Americans can breathe a sigh of relief that the military didn’t convince Judge Denise Lind that Bradley Manning was guilty of aiding the enemy for releasing files and videos that revealed the underside of America’s wars in Iraq and Afghanistan. But only a very short sigh, because Lind ruled Manning guilty of eight of nine charges of violating the Espionage Act—a piece of legislation originally devised to quash dissent during World War I. On those charges alone, Manning could serve up to 62 years in jail. That may be enough to cast a pall over anyone else in the military or government who wants to alert the public to grave wrong or injustices.
Manning never claimed to be innocent of all charges against him. Last February, he admitted to releasing classified material to unauthorized sources in violation of military law, but the military sought to throw the book at him. They brought 22 charges against him, including aiding the enemy, theft of government property (which involved copying computer files!), and violating the Espionage Act. The military clearly wanted to make an example of Manning.
The greatest number of charges fell under the Espionage Act. The act, which the Eisenhower administration used to prosecute the Rosenbergs and Richard Nixon used to prosecute Daniel Ellsberg, is notoriously broad. It aims to prosecute anyone who releases information that “could be used to the injury of the United States or to the advantage of any foreign nation.” The information itself doesn’t even have to be classified. In most provisions of the act, the guilty party has to have “reason to believe” that the material will harm the United States, but during the post-World War II red scare, provisions were added that allowed the government to prosecute anyone who, “in violation of his trust,” released a document “relating to the national defense.”
At the Manning trial, the military attempted to persuade Lind that it didn’t have to prove that Manning "had reason to believe” that the information he released would harm the United States. That would have gotten around Manning’s own insistence—in the statement he had made before the court—that he had no intention of harming the United States, but instead of sparking “a domestic debate on the role of the military and our foreign policy in general as it related to Iraq and Afghanistan.” Lind ruled for the defense in April that the military would have to show that Manning "had reason to believe the information communicated could be used to the injury of the United States or to the advantage of any foreign nation.”
During the trial, the military presented witnesses—some of whose testimony was closed to the public—who claimed that Manning’s releases had harmed the United States, while the defense presented witnesses who claimed that most of what Manning had made known about Iraq, Afghanistan, and detainees at Guantanamo was already available to the public. But with Lind being both judge and jury, the defense did not try to make the obvious argument that any revelation critical of America’s conduct of the war in Iraq or Afghanistan was bound to be to the “advantage” of its adversaries, or the equally obvious point that by revealing indiscriminate killings or diplomatic deceit, Manning was doing the country a favor.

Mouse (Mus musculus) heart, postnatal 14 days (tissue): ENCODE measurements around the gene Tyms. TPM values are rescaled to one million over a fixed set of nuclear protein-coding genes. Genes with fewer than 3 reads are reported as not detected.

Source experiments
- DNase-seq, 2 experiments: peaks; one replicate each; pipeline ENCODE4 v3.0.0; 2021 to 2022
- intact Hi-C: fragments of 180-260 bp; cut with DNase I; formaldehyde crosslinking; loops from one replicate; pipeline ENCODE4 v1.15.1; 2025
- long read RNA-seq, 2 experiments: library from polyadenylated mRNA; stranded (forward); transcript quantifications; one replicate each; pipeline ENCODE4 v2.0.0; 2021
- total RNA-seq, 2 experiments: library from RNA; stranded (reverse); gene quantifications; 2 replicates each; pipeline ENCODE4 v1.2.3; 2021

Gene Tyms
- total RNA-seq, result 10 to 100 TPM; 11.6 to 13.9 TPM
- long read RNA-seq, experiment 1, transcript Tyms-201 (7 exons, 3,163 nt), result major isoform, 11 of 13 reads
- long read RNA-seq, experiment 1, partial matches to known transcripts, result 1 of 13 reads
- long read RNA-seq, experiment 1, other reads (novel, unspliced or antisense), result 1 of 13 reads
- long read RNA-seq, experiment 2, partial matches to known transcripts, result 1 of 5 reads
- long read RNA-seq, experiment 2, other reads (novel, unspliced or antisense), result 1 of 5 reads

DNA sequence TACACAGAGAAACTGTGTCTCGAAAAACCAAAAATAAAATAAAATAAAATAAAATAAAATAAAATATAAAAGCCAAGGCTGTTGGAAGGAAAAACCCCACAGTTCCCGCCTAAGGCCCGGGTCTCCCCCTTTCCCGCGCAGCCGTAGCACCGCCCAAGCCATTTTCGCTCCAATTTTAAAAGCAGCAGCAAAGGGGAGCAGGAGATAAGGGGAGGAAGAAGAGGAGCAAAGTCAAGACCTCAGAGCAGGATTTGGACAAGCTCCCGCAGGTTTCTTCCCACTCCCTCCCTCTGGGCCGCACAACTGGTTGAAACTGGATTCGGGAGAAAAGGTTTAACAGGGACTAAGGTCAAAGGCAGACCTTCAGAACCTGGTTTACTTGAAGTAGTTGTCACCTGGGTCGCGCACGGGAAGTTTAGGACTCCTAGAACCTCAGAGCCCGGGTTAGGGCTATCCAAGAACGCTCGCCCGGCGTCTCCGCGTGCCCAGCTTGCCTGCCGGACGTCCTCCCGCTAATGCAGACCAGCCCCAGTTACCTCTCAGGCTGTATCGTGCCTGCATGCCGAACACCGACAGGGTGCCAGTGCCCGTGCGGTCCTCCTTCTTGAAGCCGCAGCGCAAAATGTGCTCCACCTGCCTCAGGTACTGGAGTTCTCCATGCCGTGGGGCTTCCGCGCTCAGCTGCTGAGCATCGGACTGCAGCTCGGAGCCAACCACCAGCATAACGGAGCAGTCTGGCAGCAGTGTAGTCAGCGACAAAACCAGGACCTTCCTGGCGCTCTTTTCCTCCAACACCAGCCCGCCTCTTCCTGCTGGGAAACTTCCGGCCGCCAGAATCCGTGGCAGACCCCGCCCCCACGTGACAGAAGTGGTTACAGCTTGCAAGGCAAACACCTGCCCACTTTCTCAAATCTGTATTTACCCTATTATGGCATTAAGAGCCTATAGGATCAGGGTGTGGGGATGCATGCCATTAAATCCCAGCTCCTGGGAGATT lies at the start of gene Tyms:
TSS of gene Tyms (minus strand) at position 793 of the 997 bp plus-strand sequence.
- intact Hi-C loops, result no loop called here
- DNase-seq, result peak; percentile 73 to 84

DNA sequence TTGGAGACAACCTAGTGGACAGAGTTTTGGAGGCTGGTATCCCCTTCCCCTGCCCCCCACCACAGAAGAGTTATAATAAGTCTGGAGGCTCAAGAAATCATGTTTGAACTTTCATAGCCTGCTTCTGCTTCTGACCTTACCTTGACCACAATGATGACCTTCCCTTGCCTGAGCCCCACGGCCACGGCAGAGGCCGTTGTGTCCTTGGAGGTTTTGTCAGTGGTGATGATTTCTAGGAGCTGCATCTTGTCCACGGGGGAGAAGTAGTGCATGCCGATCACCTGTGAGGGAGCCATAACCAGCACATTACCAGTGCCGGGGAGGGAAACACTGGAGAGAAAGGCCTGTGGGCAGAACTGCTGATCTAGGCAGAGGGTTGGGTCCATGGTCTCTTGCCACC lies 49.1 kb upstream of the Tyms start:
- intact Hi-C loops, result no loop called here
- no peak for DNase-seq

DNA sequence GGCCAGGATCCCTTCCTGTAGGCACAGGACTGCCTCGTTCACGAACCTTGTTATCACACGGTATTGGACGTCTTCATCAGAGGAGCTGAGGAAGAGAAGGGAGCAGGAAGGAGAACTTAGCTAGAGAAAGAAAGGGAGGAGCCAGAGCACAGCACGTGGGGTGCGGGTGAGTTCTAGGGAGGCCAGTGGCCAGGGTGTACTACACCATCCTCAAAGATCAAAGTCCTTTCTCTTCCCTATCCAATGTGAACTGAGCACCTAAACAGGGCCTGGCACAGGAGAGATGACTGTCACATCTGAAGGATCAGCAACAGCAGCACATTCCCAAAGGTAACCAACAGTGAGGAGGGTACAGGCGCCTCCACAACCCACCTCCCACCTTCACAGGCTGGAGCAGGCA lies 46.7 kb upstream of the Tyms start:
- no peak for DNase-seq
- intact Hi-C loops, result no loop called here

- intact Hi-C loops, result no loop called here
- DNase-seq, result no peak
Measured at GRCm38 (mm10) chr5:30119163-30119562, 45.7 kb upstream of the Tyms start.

Lind deserves credit for rejecting the government’s vacuous interpretation of the Espionage Act during the proceedings, but then, by pronouncing Manning guilty of violating the Espionage Act, Lind bought the government’s argument that Manning acted with the belief that his revelations would harm the United States and help its enemies. That’s not as bad as accepting the military’s argument that Manning set out to aid the enemy, but it’s pretty damn close to saying so. In effect, Lind ruled that Manning was guilty of espionage rather than treason, and under her ruling, he could still go to jail for the rest of his life. That’s scant consolation to defenders of the First Amendment or to people like myself who believe that the country has still not recovered from the nightmare of the Bush administration foreign policies. Or who find it disturbing that while Manning languishes in prison, Dick Cheney goes fishing.
The trial itself should never have taken place. The military should have accepted Manning’s admission of guilt last February. In my opinion, he had already served long enough, and suffered sufficiently under brutal conditions, to pay for violating his trust as a soldier in military intelligence. But the military might still have exacted a few more years of confinement in a plea bargain. Instead, they sought to stage a show trial. The case they made that Manning had aided the enemy—replete with doctored quotations from emails—would have made Roger Ailes blush. But perhaps they knew what they were doing all along. By focusing attention on the truly horrific charge, they convinced the judge to support a charge that was merely god awful.